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Posts Tagged ‘Lee’

British Academy/Leverhulme grant success for SUMS

Thursday, March 23rd, 2017

From extinction accounting, to credit unions and developing welfare – the Management School’s successful British Academy/Leverhulme small research grant wins demonstrate the breadth of our expertise.

These two-year grants, awarded to researcher for stand-out projects in the humanities and social sciences, shape the British Academy’s most popular scheme. SUMS’s 2017 successes are as follows:

Prof Jill Atkins: Engaging business on the state of nature

Jill, a chair in financial accounting, has been awarded a substantial grant to explore the possibility of an extinction accounting framework. Implementation of this would mean that businesses could report on responsible investments – a transformational change that will prevent the extinction of critically endangered species identified on the IUCN Red List.

She said: “Extinction isn’t only an issue for naturalists, scientists and ecologists – businesses, investors and accountants also have a vital role to play. Biodiversity can’t be preserved without the cooperation of global companies, the responsible investment community, and corporate integrated reporting.”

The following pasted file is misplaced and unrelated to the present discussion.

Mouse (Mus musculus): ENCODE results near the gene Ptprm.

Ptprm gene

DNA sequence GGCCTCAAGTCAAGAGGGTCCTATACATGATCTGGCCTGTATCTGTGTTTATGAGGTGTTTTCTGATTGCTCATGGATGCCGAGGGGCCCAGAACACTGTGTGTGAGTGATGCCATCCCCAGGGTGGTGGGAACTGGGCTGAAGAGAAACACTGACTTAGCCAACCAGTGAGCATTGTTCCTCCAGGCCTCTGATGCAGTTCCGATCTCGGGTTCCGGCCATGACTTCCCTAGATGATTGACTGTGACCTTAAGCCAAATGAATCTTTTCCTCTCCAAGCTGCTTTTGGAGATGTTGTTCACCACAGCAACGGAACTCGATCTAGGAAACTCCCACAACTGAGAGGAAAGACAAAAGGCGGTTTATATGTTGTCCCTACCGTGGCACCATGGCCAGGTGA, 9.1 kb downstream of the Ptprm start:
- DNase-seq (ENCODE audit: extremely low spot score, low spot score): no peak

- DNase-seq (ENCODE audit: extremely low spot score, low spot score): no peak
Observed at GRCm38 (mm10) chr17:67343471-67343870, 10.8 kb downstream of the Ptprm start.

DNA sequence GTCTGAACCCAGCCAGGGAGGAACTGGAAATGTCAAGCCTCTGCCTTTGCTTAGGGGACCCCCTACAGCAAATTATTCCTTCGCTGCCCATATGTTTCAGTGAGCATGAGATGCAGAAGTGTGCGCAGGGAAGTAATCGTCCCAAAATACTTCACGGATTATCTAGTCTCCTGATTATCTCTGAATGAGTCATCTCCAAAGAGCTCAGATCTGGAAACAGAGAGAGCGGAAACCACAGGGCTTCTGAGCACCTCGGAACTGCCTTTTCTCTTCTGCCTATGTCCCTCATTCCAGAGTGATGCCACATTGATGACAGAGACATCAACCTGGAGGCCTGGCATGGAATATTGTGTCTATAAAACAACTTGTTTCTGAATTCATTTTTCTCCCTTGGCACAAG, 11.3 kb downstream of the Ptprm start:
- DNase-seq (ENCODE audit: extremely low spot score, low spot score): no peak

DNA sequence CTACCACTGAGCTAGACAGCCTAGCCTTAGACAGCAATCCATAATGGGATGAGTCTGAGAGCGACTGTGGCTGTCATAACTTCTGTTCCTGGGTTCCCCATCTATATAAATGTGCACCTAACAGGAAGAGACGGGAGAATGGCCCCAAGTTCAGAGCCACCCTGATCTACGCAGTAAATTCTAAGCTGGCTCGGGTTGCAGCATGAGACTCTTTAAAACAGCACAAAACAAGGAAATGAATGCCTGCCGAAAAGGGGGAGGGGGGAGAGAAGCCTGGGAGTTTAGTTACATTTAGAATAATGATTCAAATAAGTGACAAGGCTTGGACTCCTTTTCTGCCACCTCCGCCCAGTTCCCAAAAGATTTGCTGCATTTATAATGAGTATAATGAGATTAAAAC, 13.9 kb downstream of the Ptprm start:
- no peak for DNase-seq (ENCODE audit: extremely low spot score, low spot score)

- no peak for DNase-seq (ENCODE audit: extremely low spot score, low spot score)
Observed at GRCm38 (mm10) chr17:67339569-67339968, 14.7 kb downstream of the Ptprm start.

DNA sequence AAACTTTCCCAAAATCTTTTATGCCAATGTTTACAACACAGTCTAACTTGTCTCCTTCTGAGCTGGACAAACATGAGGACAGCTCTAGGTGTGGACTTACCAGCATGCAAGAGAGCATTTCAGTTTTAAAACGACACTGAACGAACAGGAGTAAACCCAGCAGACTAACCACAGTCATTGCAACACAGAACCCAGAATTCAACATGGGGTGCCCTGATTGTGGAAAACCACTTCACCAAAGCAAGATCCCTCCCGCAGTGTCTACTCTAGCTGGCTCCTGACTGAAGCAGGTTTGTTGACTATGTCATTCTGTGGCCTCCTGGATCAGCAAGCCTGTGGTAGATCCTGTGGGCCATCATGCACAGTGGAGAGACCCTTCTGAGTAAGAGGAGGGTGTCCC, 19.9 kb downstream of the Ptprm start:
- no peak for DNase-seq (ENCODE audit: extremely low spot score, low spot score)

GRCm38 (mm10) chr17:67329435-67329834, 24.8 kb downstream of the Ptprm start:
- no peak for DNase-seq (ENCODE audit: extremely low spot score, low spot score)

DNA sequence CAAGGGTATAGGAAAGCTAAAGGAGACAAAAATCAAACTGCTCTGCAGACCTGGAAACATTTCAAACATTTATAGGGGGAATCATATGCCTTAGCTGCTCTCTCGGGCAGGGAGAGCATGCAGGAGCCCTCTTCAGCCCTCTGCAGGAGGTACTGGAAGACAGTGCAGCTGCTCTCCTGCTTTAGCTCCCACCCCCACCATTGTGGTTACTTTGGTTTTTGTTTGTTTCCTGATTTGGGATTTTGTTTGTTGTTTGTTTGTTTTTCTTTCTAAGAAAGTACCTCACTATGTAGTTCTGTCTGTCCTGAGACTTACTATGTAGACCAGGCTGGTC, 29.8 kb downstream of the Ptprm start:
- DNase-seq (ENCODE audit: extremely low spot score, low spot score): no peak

Jill will be conducting the research with Warren Maroun from the University of the Witwatersrand.

Prof Bill Lee: Understanding English credit unions through an international comparison

Credit unions (CUs) are financial co-operatives owned by their members. By encouraging members to save regularly before borrowing, CUs promote thrift and self-help and recycle funds within a population that shares a common bond, helping to promote the financial health of that community.

Legal and regulation changes mean that CUs have been subject to a great deal of change – Bill’s research uses case studies to investigate whether English CUs are abandoning policies that build trust from their membership while implementing risk management policies, and the potential consequences of doing so.

Bill wants to explore whether a comparative study with CUs in New Zealand, which are at a similar stage of development, will unveil alternative strategies which may be pursued.

Dr Anna Topakas, Dr Kamal Birdi and Dr Sam Farley: Understanding how to build bridges for delivering welfare in the community

Public sector organisations, such as the police, councils and housing services, are under pressure to improve service delivery. However, highly publicised cases of poor standard of service are often attributed to failure to coordinate, share information and collaborate effectively between agencies and services.